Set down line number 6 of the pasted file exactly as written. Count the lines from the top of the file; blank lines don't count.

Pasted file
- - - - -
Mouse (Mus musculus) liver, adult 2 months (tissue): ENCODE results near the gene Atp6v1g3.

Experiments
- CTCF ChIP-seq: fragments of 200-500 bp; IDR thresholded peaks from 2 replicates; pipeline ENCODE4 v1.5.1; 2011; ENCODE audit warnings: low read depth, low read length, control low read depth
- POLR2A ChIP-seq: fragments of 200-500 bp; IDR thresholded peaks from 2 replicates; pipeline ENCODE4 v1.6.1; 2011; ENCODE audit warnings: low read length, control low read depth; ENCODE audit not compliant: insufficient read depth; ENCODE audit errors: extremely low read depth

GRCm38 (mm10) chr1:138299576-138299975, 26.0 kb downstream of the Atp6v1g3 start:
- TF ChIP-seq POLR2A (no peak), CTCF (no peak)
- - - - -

- TF ChIP-seq POLR2A (no peak), CTCF (no peak)